7 Tips For Battling—And Even Embracing—Procrastination

It doesn't have to hurt so much. In fact, some procrastinating can lead to productivity.

There are days when business owners just don’t feel like working—especially solopreneurs who work from home. With no one watching over your shoulder, it’s easy to let hours—or even days—of unproductive time evaporate despite our best intentions.

Here are some tips to help you overcome daydreaming or the doldrums of TV watching, surfing the Net, playing with your dog, and doing anything but work.

1. Don’t beat yourself up.

Procrastination can have positive impacts, such as giving you time to recharge. Relaxation plays an important role in productivity, but feeling guilty about relaxing will destroy any chance of achieving the full refresh that comes from shifting gears. Embrace whichever mode you are in to maximize its impact. When it’s time to relax, really relax.

Procrastination can also be a serendipitous way of stalling a project that needs some further percolation before completion. Often holding off on a client proposal means I will run into someone with new information that shifts my approach and enables me to seal the deal.

The same is true with articles. After a decade of writing for publications, I’ve finally accepted that when the article doesn’t flow, it’s better to set it aside and try again later. Inevitably by doing so, an idea will click and then it will just flow.

2. Create a real deadline.

Some procrastination experts suggest you create a self-imposed deadline to inspire action. The problem is that if you set an artificial deadline, it’s pretty easy to give yourself an artificial extension. In the midst of procrastination versus action, an illegitimate deadline will lose every time. To the contrary, if a client is expecting completion, there is no choice but to get it done and entrepreneurs will stay up all night to make it happen. It’s a disciplined few who will pull an all-nighter to accommodate self-imposed, fake timelines.

So, if you really want to light a fire under your behind, reach out to your client, mentor, colleague or accountability buddy to ask for a quick phone call to discuss an element of the project. Commit to sending the completed information prior to the call.

3. Change your environment.

Nothing shifts your mojo better than forcing yourself to be "on" by stepping into public in a professional capacity. It’s easy to lounge in pajamas with your laptop and while away the day at home, but once you have a scheduled meeting, networking coffee or public outing, voilà, you can motivate yourself to turn into being a high-productivity superstar. Once you return, you’ll be in business gear and hopefully inspired to get to work.

4. Tackle projects from a different angle.

Break projects down into the "next step." This is a tip I learned from David Allen’s book Getting Things Done. So rather than have "Sales" on your to-do list, break the overarching tasks into actionable steps. For example:

  • Define the target buyer.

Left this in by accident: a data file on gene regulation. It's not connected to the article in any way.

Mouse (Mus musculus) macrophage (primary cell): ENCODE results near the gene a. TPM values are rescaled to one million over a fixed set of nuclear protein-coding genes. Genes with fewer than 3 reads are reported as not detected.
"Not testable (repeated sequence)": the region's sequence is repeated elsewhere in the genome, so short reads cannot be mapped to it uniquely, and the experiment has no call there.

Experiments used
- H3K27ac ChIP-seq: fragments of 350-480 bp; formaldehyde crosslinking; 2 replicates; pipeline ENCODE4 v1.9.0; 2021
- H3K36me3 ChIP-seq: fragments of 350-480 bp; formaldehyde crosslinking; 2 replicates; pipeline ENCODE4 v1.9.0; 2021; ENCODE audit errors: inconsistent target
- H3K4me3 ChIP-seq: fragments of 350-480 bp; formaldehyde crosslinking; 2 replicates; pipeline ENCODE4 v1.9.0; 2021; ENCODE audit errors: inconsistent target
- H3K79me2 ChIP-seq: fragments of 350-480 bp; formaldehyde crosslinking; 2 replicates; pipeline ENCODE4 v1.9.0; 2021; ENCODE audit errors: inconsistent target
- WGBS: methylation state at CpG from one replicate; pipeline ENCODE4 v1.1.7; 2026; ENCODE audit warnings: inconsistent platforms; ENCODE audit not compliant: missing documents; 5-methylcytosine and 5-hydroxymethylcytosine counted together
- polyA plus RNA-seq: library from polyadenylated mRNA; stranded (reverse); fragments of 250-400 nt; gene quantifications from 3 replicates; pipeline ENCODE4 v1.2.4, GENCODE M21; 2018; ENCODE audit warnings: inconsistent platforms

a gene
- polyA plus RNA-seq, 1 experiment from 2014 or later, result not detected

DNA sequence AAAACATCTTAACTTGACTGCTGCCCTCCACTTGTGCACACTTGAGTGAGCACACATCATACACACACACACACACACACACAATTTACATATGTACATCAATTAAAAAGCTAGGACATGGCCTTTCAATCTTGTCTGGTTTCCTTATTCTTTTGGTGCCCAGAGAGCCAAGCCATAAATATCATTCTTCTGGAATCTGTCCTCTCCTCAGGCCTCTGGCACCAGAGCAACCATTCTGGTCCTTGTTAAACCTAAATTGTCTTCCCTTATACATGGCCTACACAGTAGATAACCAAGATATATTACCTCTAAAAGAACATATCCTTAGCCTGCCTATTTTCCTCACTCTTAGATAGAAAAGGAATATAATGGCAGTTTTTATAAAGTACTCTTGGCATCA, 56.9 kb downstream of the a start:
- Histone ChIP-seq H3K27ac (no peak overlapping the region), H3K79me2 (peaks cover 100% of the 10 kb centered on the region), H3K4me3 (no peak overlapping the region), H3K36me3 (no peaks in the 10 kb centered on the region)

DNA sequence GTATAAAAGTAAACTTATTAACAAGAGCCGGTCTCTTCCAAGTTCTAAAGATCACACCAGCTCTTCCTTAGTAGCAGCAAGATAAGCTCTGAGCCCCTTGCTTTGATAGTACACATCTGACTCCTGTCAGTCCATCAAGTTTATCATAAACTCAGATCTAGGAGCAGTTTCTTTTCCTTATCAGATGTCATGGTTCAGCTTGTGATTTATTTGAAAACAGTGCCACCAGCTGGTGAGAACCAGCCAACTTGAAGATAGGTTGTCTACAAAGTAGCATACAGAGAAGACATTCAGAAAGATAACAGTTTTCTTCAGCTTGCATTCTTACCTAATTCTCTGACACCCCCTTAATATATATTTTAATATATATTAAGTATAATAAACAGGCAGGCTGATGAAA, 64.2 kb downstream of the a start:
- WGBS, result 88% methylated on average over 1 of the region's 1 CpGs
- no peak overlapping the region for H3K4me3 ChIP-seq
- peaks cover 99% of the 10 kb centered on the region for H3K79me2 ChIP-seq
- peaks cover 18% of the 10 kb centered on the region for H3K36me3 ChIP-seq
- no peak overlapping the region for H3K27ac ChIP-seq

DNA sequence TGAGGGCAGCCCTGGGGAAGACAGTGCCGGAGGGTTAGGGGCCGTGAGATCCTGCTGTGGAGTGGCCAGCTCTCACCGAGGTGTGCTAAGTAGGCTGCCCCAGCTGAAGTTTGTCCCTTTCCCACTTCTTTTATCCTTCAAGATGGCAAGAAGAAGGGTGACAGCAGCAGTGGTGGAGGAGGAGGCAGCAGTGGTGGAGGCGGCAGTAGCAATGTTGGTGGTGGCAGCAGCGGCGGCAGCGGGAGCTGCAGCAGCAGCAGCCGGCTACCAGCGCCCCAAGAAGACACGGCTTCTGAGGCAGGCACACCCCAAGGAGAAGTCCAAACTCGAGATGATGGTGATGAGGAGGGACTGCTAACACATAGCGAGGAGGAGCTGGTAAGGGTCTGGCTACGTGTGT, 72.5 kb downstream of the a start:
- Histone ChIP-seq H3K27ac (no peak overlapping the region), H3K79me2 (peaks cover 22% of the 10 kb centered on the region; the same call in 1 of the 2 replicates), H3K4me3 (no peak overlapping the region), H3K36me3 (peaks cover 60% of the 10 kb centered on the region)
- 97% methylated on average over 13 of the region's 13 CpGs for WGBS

• Create a list of target buyers. Be specific so it’s easy to take action. For example, "locate VPs of business development at investment firms" or "conference planners specializing in associations" or "dentists within 100 miles"
  • Research warm connections to them.
  • Reach out to contacts to ask for warm intros.
  • Follow up with leads and so on. This provides a more task-oriented approach to a to-do list rather than sitting down to a seemingly insurmountable vague ideal of achieving sales, which would make anyone who doesn’t like selling procrastinate.

5. Refer to a procrastination low-energy to-do list.

Create an entire list of nice-to-do-items for when you’re not in the mood for the important stuff. This will give you fun or low-energy activities to do when the rest doesn’t flow while still keeping you on track for productivity and ensure you aren’t completely wasting your time. For example, reading industry magazines, organizing folders on your computer, rearranging your filing cabinet, exporting and reviewing your contact lists on social media. The list of activities that can be included on your low-energy list is endless.

6. Shift the Habit.

What is your go-to procrastination habit? Do you turn on the TV? Let the blinking red light on your phone divert your attention? Surf the Internet for random musings? Play squeaky-toy catch across the living room with your dog? There are so many ways to distract ourselves from our to-do lists.

Recognizing your patterns and shifting your approach to procrastination could have an impact on your productivity. For example, if your go-to is watching TV, opt to read a book on business instead. If you surf the Net or social media feeds and next thing you know hours have passed (how does that happen?), set an alarm for a reasonable amount of time for surfing.

In June, Fast Company ran a series on the movement to #Unplug. This prompted me to turn off notifications for emails on my BlackBerry. This small change significantly impacted the number of times I was interrupted during the day, allowing for a more focused work experience.

7. Initiate force.